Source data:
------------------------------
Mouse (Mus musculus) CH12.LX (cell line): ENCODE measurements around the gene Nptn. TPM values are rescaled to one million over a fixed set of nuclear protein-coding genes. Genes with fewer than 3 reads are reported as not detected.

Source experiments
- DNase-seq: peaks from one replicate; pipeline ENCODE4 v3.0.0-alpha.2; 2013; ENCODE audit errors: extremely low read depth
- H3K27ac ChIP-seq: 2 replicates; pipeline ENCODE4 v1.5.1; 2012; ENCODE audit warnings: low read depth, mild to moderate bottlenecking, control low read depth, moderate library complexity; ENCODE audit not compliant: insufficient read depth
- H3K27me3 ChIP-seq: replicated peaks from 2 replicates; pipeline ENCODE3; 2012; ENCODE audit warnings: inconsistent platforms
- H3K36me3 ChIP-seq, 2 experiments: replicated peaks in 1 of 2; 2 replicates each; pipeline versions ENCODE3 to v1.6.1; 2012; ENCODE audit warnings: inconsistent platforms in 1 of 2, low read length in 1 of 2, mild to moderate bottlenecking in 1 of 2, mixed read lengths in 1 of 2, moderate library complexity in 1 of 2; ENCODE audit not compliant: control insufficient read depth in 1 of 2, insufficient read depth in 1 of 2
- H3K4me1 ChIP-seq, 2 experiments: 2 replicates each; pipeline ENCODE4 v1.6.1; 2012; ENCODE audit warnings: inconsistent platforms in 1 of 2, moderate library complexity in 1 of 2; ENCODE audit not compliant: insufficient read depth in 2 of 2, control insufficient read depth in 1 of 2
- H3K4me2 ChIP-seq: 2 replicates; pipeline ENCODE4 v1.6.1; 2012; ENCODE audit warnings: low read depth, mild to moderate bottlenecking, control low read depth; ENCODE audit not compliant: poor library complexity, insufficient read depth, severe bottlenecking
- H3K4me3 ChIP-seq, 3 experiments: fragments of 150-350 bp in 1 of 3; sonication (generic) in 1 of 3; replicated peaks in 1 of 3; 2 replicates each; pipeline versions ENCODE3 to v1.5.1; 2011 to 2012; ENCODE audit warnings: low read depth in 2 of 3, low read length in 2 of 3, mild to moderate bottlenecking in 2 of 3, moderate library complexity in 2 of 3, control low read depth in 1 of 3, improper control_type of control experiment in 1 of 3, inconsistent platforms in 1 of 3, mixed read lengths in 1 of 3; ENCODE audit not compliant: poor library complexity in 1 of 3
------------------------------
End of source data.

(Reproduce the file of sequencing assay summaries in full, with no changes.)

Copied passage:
Mouse (Mus musculus) CH12.LX (cell line): ENCODE measurements around the gene Nptn. TPM values are rescaled to one million over a fixed set of nuclear protein-coding genes. Genes with fewer than 3 reads are reported as not detected.

Source experiments
- DNase-seq: peaks from one replicate; pipeline ENCODE4 v3.0.0-alpha.2; 2013; ENCODE audit errors: extremely low read depth
- H3K27ac ChIP-seq: 2 replicates; pipeline ENCODE4 v1.5.1; 2012; ENCODE audit warnings: low read depth, mild to moderate bottlenecking, control low read depth, moderate library complexity; ENCODE audit not compliant: insufficient read depth
- H3K27me3 ChIP-seq: replicated peaks from 2 replicates; pipeline ENCODE3; 2012; ENCODE audit warnings: inconsistent platforms
- H3K36me3 ChIP-seq, 2 experiments: replicated peaks in 1 of 2; 2 replicates each; pipeline versions ENCODE3 to v1.6.1; 2012; ENCODE audit warnings: inconsistent platforms in 1 of 2, low read length in 1 of 2, mild to moderate bottlenecking in 1 of 2, mixed read lengths in 1 of 2, moderate library complexity in 1 of 2; ENCODE audit not compliant: control insufficient read depth in 1 of 2, insufficient read depth in 1 of 2
- H3K4me1 ChIP-seq, 2 experiments: 2 replicates each; pipeline ENCODE4 v1.6.1; 2012; ENCODE audit warnings: inconsistent platforms in 1 of 2, moderate library complexity in 1 of 2; ENCODE audit not compliant: insufficient read depth in 2 of 2, control insufficient read depth in 1 of 2
- H3K4me2 ChIP-seq: 2 replicates; pipeline ENCODE4 v1.6.1; 2012; ENCODE audit warnings: low read depth, mild to moderate bottlenecking, control low read depth; ENCODE audit not compliant: poor library complexity, insufficient read depth, severe bottlenecking
- H3K4me3 ChIP-seq, 3 experiments: fragments of 150-350 bp in 1 of 3; sonication (generic) in 1 of 3; replicated peaks in 1 of 3; 2 replicates each; pipeline versions ENCODE3 to v1.5.1; 2011 to 2012; ENCODE audit warnings: low read depth in 2 of 3, low read length in 2 of 3, mild to moderate bottlenecking in 2 of 3, moderate library complexity in 2 of 3, control low read depth in 1 of 3, improper control_type of control experiment in 1 of 3, inconsistent platforms in 1 of 3, mixed read lengths in 1 of 3; ENCODE audit not compliant: poor library complexity in 1 of 3